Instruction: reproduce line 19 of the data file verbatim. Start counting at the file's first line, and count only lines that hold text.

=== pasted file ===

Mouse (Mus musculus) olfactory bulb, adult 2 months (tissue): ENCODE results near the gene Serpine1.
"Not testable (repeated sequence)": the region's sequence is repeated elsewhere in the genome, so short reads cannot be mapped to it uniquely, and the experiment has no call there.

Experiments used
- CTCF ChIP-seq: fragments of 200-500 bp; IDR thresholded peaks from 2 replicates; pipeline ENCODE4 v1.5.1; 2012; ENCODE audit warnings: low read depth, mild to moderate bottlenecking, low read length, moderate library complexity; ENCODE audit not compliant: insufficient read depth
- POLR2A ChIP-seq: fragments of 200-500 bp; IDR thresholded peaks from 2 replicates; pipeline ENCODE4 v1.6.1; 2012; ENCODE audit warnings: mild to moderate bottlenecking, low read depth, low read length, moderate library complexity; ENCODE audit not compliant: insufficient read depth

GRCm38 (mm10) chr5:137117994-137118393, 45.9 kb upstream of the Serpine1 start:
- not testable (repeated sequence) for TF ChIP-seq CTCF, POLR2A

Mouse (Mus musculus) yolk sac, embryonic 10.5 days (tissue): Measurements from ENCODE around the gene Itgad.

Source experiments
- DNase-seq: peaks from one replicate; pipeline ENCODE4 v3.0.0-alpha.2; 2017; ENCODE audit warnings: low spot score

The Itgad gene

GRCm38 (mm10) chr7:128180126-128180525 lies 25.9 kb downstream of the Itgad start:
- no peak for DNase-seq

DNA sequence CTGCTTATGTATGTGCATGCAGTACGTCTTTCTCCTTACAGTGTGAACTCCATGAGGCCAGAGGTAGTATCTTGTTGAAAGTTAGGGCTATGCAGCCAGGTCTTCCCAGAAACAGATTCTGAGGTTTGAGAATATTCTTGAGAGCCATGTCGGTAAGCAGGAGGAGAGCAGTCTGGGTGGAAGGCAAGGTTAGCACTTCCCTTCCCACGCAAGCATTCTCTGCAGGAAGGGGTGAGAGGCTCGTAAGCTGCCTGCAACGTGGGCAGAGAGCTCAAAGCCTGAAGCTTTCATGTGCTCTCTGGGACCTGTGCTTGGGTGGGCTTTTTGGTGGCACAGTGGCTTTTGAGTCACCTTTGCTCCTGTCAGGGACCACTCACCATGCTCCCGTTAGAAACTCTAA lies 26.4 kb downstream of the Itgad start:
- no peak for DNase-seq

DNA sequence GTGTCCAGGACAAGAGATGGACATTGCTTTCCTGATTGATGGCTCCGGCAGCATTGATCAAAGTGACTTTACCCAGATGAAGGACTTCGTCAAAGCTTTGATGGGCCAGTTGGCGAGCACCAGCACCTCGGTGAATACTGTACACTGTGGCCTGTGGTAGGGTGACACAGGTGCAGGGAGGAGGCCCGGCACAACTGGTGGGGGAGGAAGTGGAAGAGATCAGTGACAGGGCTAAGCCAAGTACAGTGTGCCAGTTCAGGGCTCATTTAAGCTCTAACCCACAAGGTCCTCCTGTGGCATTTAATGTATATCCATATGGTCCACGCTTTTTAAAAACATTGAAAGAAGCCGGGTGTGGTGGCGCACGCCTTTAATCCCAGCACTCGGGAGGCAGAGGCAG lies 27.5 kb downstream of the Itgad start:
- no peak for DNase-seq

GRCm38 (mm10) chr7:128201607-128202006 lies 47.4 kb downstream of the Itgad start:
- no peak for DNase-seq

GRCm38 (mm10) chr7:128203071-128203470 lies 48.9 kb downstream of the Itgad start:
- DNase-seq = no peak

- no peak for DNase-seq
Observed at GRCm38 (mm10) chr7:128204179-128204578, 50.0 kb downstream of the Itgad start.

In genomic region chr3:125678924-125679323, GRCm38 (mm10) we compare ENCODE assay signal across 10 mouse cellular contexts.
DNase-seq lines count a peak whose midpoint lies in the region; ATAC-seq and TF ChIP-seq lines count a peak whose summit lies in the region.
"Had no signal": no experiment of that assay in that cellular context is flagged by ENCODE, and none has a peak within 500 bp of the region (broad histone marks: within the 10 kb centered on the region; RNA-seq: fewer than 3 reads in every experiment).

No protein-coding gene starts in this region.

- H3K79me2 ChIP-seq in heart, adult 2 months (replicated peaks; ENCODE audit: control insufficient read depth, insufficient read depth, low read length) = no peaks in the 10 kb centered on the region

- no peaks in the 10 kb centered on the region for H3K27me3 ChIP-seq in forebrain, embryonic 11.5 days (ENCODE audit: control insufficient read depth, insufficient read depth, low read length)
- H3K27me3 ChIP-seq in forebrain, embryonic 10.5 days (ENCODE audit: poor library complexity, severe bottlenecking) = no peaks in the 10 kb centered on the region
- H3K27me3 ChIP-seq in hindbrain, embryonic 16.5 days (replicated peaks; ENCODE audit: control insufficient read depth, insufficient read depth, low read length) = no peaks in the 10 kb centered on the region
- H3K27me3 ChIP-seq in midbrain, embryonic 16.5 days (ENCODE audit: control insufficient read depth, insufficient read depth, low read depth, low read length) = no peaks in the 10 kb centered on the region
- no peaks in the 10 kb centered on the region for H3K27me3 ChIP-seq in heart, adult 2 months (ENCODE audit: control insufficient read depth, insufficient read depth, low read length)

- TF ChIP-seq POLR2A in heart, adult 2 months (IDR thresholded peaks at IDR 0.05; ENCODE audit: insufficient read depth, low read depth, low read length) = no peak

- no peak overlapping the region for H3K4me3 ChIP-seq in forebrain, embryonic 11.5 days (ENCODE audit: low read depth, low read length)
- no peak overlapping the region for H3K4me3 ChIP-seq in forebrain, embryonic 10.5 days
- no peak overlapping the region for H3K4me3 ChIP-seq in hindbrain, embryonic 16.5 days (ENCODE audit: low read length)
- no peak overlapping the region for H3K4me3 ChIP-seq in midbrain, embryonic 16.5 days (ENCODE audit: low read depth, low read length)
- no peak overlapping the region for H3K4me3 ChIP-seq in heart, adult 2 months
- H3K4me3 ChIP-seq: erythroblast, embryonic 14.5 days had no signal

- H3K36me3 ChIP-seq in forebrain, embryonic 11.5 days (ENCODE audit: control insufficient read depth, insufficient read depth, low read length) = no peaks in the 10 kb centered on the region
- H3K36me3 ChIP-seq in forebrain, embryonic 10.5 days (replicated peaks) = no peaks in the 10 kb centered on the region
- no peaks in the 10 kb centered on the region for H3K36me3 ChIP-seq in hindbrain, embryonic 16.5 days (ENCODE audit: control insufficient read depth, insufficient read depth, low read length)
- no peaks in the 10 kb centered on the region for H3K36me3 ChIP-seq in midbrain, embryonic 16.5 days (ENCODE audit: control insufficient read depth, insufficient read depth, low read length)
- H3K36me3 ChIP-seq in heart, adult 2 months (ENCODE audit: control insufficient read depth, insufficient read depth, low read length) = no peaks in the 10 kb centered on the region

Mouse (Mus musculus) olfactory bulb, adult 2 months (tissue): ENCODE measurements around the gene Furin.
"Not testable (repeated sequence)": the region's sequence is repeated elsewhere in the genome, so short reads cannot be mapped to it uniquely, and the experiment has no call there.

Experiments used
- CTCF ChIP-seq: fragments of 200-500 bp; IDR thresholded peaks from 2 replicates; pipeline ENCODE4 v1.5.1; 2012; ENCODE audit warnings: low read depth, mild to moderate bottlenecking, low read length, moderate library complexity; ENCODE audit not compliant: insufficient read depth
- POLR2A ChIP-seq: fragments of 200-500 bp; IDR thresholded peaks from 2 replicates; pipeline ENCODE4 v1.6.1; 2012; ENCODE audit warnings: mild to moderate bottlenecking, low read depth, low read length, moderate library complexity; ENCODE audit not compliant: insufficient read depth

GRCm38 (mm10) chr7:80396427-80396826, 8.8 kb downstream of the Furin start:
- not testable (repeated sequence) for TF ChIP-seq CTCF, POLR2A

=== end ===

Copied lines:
- no peak for DNase-seq